Kernel Crash Trace Log
- Sometimes you are not able to get a trace log of crashed kernel because it is not written into any file in a filesystem. This guide is aimed to help with getting a kernel crash log.
- The easiest way to archive the goal is to utilize a remote system through network. This example shows the case with two Proxmox VE 2.X hosts. One of them (server1) is the host to debug and another one (server2) is the host to catch a log.
- Server1 IP: 10.10.10.1
- Server2 IP: 10.10.10.2
Insert the following line to GRUB_CMDLINE_LINUX_DEFAULT in /etc/default/grub
netconsole=<port>@<your ip>/eth0,<port>@<remote logging ip>/<mac address of logging pc> loglevel=7
The hole line locks like this. GRUB_CMDLINE_LINUX_DEFAULT="quiet email@example.com/eth0,firstname.lastname@example.org/0c:c4:7a:44:1e:fe loglevel=7"
- Check https://www.kernel.org/doc/Documentation/networking/netconsole.txt for more information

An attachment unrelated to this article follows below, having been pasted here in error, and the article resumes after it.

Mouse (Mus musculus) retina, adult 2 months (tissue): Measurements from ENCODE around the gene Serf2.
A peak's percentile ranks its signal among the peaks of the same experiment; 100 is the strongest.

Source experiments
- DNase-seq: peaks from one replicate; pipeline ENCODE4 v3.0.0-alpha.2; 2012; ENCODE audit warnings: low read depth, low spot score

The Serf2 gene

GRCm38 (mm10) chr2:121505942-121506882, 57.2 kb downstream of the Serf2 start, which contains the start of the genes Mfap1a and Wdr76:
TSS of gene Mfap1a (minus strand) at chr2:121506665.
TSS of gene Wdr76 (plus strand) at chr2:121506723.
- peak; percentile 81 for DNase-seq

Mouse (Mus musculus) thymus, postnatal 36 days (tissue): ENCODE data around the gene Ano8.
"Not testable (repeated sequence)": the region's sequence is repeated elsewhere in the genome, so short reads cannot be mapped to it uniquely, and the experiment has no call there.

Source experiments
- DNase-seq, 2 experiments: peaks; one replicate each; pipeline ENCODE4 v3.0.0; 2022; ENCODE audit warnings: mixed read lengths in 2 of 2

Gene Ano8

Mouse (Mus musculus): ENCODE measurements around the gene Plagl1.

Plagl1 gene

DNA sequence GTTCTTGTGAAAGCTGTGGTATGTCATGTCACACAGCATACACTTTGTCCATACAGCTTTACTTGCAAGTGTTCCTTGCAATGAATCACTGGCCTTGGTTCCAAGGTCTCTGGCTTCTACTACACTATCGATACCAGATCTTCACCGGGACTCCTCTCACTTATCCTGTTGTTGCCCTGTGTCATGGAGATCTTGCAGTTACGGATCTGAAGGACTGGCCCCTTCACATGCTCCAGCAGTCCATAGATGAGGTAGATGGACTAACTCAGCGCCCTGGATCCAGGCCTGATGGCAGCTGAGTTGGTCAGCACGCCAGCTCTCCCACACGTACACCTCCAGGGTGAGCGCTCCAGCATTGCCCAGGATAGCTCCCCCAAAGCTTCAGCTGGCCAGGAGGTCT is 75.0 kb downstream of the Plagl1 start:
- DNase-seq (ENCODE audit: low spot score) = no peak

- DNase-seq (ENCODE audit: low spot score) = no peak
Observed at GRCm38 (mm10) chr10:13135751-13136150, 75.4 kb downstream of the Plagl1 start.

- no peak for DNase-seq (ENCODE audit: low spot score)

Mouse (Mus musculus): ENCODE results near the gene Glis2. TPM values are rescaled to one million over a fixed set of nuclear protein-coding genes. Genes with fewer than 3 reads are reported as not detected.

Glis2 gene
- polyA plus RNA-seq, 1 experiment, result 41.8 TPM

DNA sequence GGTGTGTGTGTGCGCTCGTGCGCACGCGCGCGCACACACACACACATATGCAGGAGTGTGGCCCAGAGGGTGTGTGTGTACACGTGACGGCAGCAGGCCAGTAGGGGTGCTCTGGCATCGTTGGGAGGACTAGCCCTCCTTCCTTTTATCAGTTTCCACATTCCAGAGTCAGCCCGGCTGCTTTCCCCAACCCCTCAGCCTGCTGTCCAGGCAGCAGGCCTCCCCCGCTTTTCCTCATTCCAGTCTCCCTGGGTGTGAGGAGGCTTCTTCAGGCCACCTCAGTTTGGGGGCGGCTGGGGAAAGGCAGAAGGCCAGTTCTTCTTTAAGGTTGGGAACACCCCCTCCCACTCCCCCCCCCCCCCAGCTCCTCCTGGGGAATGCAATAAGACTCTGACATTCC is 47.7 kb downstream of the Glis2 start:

To find out your MAC address use on the logging Server/Laptop
Now you can setup a rsyslog service to log the other server or you get the log with nc direct to a console on a remote device.
Set up a rsyslog
- Create a new file /etc/rsyslog.d/01-netconsole-collector.conf with the following content:
# Start UDP server on port 5555 $ModLoad imudp $UDPServerRun 5555 # Define templates $template NetconsoleFile,"/var/log/netconsole/%fromhost-ip%.log" $template NetconsoleFormat,"%rawmsg%" # Accept endline characters (unfortunatelly these options are global) $EscapeControlCharactersOnReceive off $DropTrailingLFOnReception off # Store collected logs using templates without local ones :fromhost-ip, !isequal, "127.0.0.1" ?NetconsoleFile;NetconsoleFormat # Discard logs match the rule above & ~
- Restart rsyslog
sysytemctl restart rsyslog
- Note: it's good idea to disable this configuration after you have done with debugging because $EscapeControlCharactersOnReceive and $DropTrailingLFOnReception are global options and they change default behaviour of rsyslog.
Output on remote conlsole
nc -l -p 5555 -u
- We can check if everything works by causing kernel crash intentionally (be careful!, it's going to be a real crash), type the following command on server1
echo c > /proc/sysrq-trigger
- Server1 will crash and you should get a crash log in /var/log/netconsole/10.10.10.1.log on server2